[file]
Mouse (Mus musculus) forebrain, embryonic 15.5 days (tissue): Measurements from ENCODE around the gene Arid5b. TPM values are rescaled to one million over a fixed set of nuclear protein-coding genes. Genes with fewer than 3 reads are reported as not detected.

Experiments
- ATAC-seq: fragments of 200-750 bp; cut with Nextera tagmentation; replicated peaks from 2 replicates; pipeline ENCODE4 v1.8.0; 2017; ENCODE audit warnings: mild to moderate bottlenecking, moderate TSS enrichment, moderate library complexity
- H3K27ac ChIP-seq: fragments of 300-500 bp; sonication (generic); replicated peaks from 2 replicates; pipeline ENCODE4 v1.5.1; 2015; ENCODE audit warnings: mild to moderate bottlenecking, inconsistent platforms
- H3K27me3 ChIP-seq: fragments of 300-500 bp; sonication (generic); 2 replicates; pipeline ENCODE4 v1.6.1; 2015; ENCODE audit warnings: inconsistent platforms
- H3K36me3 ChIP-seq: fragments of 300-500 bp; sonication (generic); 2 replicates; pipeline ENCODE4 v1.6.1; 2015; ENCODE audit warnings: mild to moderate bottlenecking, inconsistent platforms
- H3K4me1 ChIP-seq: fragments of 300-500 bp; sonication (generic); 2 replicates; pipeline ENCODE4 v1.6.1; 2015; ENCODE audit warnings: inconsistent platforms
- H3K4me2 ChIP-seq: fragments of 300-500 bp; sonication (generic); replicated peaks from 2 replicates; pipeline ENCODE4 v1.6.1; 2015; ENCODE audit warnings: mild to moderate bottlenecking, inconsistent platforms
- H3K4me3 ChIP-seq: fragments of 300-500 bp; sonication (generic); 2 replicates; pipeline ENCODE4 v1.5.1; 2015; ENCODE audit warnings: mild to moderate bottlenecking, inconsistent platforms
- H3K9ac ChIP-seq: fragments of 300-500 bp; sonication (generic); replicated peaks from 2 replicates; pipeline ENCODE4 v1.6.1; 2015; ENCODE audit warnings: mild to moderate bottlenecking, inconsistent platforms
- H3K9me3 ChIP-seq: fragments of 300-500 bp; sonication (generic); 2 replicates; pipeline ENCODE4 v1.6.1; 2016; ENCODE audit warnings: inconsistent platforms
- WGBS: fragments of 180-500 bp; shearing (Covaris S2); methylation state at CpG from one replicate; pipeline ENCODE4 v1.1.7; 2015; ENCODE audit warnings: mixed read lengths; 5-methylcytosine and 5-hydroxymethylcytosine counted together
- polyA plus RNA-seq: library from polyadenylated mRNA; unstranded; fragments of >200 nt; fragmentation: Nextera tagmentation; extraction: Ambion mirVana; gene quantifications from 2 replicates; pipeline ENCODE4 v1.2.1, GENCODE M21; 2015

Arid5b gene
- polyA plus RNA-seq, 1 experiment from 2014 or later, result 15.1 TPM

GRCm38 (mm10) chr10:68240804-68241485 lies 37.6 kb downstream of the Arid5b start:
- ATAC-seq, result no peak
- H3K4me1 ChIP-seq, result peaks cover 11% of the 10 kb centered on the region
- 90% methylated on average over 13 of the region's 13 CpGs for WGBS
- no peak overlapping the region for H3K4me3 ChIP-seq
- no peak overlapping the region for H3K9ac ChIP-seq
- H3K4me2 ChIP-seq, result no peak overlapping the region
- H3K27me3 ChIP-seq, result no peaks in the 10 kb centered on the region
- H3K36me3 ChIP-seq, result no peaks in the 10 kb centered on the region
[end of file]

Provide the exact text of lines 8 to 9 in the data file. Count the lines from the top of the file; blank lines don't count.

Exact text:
- H3K4me2 ChIP-seq: fragments of 300-500 bp; sonication (generic); replicated peaks from 2 replicates; pipeline ENCODE4 v1.6.1; 2015; ENCODE audit warnings: mild to moderate bottlenecking, inconsistent platforms
- H3K4me3 ChIP-seq: fragments of 300-500 bp; sonication (generic); 2 replicates; pipeline ENCODE4 v1.5.1; 2015; ENCODE audit warnings: mild to moderate bottlenecking, inconsistent platforms